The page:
A literary analysis is the practice of looking closely at small parts to see how they affect the whole. Literary analysis focuses on how word techniques are used by the author to create meaning. One of the reasons that Paul penned his letters in Ephesians was to bolster areas that were weak in the church. In addition to that, Paul wanted to clarify central beliefs that may not have been well-defined. Probing Paul’s letter with such a supposition, reveals several frailties among the Ephesian that Paul needed to encourage and reinforce. One of these weaknesses are amalgamated with the word riches, which is present throughout the letter in Ephesians. In this portion of the essay I will break a portion of the text down into parts, in order to examine the different elements of this piece of literature, by analyzing a portion of the text.
Throughout the history of religion, there have been men who have left a remarkable works to the world. St. Paul who accepted the calling of God to be his disciple is one of these great men. He has written a prestigious letter to the community of Colossians in order to correct their beliefs. In this work I will try to investigate the background of the letter, and discuss the motivation that caused St. Paul to write to this letter to the community of Colossians.
An examination of the Pauline epistles should begin with an examination of the author. Saul of Tarsus was a Jewish official a Pharisee. Saul was a persecutor of Christians and an eyewitness to the stoning of Steven. “And cast him out of the city, and stoned him: and the witnesses laid down their clothes at a young man's feet, whose name was Saul.” (Acts 7.58 King James Version) He had a vision on the road to Damascus and was blinded. God sent Ananias to heal Saul of his affliction. God also sent Paul a vision of Ananias to let him know that he would be healed. Paul did not learn the Gospel from other men. He received his knowledge directly from Jesus.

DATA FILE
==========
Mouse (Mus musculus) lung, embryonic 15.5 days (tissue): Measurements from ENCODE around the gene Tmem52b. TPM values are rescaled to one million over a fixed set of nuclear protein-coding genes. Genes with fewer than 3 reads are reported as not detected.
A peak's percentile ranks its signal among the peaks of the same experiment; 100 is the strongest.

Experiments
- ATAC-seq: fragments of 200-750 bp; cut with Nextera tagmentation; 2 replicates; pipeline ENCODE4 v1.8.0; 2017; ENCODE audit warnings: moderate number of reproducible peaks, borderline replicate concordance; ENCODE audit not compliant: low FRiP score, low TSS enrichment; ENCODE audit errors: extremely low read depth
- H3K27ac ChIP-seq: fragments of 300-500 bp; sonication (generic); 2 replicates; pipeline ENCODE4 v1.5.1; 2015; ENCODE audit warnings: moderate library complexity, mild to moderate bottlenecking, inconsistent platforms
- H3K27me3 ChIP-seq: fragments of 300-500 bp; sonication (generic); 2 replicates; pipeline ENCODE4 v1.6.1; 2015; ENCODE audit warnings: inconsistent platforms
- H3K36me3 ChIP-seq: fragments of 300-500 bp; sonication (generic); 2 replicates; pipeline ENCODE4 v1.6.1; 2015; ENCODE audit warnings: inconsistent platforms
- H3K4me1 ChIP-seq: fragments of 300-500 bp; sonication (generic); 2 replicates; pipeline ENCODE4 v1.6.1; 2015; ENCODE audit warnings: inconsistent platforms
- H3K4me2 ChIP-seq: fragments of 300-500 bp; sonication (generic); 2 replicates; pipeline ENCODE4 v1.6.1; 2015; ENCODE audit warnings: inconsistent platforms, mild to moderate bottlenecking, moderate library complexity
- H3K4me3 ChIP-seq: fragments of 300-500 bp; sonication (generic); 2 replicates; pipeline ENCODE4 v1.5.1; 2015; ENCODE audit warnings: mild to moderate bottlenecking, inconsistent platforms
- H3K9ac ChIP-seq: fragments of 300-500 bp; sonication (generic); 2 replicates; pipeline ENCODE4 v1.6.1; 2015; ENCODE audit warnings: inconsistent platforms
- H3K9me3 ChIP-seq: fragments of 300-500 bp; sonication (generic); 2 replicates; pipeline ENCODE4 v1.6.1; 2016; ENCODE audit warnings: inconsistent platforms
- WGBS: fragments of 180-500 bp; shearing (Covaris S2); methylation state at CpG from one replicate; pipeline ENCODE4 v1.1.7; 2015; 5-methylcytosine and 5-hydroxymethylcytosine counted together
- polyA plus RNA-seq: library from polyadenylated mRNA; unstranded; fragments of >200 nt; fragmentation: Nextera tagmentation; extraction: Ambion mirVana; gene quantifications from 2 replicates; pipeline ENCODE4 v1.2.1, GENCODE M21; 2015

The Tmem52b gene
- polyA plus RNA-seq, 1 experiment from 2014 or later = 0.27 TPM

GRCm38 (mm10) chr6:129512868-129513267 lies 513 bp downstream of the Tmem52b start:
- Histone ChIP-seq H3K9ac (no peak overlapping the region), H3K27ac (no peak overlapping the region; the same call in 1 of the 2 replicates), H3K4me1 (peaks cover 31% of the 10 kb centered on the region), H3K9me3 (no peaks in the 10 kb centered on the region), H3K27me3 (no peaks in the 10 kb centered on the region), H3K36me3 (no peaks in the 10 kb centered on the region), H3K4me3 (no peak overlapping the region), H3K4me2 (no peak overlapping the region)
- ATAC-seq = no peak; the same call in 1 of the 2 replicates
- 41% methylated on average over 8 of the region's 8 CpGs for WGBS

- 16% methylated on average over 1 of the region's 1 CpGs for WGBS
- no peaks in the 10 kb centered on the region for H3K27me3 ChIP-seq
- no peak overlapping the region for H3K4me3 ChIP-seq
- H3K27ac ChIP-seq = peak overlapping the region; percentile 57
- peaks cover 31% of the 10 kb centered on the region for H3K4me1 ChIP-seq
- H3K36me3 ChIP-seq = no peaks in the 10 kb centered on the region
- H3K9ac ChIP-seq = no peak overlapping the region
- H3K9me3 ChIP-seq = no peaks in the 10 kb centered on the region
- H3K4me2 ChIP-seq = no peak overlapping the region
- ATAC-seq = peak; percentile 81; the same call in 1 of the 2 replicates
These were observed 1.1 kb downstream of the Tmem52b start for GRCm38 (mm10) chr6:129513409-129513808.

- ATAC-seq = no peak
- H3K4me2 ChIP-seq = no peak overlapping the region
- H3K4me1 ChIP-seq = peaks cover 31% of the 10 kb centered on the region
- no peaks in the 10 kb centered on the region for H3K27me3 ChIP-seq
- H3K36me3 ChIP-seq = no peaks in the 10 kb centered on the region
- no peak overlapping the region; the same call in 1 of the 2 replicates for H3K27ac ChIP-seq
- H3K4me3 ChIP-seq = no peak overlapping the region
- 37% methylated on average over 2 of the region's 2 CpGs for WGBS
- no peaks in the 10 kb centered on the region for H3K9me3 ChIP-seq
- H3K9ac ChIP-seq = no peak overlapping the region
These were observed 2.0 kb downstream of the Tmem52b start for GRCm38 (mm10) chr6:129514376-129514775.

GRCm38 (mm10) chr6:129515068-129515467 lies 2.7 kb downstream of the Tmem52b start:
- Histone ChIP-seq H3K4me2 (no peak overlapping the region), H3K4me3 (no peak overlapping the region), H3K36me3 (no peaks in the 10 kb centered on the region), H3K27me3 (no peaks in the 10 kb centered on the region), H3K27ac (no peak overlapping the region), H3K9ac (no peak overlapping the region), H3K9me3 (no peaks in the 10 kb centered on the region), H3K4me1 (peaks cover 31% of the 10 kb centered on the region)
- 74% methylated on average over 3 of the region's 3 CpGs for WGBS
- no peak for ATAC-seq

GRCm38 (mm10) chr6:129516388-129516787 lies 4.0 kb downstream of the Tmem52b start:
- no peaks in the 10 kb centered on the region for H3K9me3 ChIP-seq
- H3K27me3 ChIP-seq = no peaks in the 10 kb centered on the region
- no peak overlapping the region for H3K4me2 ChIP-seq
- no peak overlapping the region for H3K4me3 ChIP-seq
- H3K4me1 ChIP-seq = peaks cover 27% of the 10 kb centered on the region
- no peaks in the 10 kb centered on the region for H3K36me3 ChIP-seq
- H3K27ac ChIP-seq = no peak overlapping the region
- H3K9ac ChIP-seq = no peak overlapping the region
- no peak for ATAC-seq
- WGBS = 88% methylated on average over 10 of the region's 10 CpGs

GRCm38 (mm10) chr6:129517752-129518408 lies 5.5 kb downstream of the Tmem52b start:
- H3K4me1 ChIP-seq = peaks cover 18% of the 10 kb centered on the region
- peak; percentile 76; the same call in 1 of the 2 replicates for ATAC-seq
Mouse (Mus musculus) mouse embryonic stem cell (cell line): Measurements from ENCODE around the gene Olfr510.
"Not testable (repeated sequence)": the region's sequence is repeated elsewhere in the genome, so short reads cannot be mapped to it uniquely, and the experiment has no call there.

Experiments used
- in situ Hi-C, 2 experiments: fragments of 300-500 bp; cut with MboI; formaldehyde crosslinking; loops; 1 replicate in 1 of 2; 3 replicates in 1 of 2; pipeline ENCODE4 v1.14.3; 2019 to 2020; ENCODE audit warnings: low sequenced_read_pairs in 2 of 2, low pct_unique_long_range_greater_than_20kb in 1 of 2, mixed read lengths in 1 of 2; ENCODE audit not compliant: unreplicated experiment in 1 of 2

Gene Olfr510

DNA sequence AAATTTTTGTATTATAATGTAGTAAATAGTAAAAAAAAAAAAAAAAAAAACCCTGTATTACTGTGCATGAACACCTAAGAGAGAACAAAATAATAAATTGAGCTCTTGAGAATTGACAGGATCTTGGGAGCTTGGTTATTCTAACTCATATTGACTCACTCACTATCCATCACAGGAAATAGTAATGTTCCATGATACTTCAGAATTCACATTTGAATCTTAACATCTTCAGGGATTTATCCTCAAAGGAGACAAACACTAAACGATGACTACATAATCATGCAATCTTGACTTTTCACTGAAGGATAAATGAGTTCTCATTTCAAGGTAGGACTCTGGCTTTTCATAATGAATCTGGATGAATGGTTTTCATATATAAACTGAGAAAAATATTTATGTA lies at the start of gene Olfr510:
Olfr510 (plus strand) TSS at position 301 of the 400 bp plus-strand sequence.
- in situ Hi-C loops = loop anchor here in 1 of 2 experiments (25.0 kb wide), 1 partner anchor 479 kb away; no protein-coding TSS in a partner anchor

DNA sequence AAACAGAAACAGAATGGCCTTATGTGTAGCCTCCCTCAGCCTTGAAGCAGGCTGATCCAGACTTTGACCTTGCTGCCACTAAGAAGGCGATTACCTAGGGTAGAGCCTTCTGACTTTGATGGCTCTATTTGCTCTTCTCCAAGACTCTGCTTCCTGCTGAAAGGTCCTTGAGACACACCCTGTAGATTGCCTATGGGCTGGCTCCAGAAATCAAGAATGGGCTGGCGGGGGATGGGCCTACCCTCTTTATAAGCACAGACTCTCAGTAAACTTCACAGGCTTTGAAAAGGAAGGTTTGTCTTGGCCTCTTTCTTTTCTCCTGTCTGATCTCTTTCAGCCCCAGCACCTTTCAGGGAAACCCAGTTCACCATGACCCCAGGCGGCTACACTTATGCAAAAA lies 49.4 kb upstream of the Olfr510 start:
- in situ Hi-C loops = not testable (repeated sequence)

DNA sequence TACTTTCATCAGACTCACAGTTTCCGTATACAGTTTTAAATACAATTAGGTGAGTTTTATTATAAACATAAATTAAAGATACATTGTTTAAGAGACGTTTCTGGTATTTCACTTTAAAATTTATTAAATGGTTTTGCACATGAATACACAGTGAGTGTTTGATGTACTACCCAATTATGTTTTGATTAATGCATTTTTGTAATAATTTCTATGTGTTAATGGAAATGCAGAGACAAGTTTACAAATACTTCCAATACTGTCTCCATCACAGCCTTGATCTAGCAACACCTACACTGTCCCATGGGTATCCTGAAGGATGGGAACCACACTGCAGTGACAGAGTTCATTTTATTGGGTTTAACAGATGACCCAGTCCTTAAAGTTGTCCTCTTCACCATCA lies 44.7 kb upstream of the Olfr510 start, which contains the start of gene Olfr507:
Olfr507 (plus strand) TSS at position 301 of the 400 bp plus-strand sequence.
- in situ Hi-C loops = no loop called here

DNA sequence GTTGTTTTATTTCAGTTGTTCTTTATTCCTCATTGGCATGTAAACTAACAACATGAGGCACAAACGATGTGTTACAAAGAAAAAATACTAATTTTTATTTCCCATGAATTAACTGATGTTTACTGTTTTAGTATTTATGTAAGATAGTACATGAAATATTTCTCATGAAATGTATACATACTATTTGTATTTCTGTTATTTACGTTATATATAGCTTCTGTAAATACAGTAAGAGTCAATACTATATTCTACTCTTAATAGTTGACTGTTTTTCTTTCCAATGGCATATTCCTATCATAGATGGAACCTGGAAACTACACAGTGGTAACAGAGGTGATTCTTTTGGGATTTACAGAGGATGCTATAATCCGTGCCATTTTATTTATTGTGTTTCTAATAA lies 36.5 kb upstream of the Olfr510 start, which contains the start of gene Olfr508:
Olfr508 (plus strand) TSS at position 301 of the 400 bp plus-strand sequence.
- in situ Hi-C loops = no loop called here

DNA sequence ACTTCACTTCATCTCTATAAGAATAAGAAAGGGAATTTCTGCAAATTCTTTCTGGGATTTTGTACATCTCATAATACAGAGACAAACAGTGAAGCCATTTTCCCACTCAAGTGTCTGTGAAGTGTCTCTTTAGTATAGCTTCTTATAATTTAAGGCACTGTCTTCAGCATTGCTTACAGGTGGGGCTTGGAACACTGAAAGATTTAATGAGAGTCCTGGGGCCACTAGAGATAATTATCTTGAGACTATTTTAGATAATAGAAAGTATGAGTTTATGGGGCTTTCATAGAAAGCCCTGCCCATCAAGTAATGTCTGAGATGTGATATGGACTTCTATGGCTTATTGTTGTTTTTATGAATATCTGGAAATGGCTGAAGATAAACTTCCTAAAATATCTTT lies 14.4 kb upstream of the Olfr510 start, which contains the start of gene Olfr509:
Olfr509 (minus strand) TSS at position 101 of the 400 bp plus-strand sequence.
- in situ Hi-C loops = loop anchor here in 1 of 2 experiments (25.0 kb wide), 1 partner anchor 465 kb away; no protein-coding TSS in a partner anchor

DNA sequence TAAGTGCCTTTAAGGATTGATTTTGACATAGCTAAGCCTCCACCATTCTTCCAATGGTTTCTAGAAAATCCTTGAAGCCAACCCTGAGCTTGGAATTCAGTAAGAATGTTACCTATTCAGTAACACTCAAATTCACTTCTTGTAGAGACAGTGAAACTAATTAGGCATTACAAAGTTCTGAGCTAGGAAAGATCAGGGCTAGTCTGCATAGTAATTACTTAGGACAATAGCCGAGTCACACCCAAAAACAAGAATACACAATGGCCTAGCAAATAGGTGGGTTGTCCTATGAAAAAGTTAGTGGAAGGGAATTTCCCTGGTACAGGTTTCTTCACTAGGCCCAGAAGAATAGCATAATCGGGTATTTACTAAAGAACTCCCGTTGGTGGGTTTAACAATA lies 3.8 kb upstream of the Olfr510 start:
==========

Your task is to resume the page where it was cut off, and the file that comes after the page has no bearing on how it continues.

As Paul maintained a Christ-centered faith during at least four years of suffering as a prisoner of the Roman government, first in Caesarea and then in Rome. During his imprisonment, Paul wrote four letters that survive in our New Testament. They are Ephesians, Philippians, Colossians and Philemon are among some of Pauls the most helpful and encouraging writings.. We, living almost 2,000 years later, are fortunate to have these letters to teach us the inspiring truths of God. We are the beneficiaries of Paul’s spiritual wisdom forged in the crucible of personal suffering.Philippians 4:12).
In Ephesians 2:14-22, Paul writes a letter to the people of Ephesus both Jews and Gentiles of the time, telling them that Christ had broken down the wall of hostility so that they can live in peace and unity. Within this paper, there will be an extensive exegetical look at the history of the passage; what the significance of this passage is to the biblical audience, and the differences between the biblical audience and today’s audience. By studying this passage, people today can grasp the meaning and apply it to their lives.